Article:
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Raise or Fold Revisited — Part III

Some turn examples

by Barry Tanenbaum |  Published: May 06, 2011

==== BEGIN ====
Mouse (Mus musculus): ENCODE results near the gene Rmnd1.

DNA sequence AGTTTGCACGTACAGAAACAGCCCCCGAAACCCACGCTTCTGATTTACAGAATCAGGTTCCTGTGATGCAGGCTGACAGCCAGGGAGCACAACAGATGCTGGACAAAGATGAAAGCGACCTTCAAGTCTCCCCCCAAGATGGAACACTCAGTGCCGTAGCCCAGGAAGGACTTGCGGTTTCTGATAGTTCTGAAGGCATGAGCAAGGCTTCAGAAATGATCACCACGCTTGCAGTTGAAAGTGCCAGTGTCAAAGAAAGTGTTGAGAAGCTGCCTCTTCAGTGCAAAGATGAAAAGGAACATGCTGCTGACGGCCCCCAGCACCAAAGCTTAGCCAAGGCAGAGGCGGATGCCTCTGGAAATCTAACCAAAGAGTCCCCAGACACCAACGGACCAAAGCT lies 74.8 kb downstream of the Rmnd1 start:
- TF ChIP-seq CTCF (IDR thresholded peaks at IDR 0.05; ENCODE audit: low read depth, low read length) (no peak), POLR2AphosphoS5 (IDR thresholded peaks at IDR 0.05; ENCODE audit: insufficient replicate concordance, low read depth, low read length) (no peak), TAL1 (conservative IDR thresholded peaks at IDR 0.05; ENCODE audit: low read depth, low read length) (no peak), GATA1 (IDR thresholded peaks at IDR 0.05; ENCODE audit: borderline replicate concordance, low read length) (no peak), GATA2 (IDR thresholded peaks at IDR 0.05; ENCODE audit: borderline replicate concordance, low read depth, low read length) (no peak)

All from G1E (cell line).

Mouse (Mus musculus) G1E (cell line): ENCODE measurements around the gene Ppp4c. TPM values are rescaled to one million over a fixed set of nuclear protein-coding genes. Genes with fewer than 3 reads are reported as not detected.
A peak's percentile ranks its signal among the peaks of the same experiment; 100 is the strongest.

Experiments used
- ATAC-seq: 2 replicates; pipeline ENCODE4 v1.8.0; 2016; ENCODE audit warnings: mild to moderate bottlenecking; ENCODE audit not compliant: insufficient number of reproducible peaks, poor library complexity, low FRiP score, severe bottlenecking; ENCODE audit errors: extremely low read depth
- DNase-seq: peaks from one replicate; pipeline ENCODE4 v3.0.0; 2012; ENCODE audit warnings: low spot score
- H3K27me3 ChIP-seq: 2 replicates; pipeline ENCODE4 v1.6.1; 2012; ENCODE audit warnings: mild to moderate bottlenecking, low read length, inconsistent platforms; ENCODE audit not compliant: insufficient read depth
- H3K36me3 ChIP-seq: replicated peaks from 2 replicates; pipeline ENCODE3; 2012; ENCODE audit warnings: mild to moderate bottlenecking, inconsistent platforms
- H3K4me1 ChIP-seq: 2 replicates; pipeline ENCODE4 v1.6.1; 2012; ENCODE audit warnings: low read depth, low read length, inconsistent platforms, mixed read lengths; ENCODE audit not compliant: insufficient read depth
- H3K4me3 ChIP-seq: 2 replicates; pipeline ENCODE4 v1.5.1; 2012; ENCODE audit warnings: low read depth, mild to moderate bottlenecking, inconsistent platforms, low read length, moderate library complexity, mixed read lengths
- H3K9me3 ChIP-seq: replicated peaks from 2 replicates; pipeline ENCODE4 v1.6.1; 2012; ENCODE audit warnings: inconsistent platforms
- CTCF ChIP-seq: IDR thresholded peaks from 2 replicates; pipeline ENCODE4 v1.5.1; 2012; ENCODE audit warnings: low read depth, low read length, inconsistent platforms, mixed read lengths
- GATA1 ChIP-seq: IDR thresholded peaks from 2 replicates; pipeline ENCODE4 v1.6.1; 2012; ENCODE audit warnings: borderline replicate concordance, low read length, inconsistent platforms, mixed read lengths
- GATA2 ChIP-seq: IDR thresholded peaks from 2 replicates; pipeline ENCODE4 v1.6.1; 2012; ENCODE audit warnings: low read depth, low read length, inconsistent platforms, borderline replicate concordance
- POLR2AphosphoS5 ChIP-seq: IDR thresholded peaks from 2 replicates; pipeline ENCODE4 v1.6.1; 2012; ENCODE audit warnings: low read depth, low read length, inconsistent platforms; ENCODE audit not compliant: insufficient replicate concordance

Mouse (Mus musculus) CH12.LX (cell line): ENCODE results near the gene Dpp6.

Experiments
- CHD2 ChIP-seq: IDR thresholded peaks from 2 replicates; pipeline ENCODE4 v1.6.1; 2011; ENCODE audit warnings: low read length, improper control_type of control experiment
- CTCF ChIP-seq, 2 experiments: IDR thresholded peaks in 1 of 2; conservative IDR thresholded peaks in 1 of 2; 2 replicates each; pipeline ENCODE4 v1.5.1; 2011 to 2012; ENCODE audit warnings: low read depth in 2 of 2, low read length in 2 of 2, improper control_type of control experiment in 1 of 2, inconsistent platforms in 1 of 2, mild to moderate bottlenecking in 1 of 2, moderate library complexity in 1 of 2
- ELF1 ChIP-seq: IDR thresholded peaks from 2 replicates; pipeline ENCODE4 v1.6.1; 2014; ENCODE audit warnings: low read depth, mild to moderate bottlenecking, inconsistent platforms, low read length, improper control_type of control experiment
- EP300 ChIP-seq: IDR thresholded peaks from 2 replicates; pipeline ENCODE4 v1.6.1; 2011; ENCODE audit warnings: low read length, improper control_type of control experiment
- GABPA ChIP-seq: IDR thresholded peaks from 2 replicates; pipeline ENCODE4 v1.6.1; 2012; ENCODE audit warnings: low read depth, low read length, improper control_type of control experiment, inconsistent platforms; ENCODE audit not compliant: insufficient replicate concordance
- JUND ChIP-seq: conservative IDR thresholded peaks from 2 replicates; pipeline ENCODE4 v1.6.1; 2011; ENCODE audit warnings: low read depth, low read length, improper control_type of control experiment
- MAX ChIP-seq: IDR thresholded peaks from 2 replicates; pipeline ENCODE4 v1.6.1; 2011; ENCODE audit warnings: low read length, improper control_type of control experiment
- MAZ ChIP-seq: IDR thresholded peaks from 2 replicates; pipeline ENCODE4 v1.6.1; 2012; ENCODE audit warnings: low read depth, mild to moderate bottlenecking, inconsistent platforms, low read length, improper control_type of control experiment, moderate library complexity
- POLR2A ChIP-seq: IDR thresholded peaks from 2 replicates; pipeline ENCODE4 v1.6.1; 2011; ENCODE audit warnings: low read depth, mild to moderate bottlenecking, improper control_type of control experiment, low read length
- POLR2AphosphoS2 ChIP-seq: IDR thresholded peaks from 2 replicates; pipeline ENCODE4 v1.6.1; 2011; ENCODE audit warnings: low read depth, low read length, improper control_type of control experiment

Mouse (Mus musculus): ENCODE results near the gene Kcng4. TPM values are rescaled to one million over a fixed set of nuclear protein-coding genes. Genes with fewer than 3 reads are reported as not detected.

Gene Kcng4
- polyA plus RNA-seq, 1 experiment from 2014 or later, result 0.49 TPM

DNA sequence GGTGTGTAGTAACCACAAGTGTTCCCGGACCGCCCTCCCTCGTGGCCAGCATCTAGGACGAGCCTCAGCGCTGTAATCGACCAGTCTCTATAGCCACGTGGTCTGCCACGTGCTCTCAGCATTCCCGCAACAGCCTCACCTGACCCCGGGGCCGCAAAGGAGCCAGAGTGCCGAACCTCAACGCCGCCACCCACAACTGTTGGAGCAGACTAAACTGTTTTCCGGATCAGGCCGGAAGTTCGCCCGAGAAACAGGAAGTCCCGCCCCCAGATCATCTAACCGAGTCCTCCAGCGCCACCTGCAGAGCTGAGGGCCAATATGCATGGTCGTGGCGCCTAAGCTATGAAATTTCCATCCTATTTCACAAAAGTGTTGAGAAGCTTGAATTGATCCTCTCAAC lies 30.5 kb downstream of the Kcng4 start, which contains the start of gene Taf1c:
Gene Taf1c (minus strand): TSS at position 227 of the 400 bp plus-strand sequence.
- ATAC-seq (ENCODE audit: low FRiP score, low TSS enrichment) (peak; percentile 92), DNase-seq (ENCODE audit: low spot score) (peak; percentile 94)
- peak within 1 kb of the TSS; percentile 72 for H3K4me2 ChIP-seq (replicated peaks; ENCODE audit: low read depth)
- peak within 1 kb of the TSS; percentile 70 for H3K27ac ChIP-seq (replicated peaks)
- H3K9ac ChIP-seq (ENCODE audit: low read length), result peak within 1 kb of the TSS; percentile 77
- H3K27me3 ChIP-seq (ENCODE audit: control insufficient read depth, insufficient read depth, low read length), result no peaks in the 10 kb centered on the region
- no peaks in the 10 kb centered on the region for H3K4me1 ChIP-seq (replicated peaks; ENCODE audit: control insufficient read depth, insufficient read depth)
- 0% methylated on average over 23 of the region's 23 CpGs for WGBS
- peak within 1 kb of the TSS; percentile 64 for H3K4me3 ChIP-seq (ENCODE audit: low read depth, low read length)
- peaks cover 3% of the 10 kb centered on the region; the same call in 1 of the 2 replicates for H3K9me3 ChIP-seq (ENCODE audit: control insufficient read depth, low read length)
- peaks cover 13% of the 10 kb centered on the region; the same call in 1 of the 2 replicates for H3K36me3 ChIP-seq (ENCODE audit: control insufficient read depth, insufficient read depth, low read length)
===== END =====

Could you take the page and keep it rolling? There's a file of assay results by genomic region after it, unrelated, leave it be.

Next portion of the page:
In my last column, we continued our look at some examples of raise-or-fold situations. We started with a definition that I wrote for the Jan. 28, 2005, issue of Card Player: • The pot must be multiway. There are no raise-or-fold situations in heads-up hands. • There must be a bet before you. (Obviously, you cannot raise or fold unless there is a bet, but I like to be comprehensive.) • There must be no intervening callers. You are next to act after the bet or raise. If there is an intervening caller and you think all of the other criteria are met, you still might decide that it’s a raise-or-fold situation, but it’s not mandatory. • You must have reason to believe that you have the best hand or are choosing to represent the best hand. If you have a draw, raising will reduce your pot odds, as you ...

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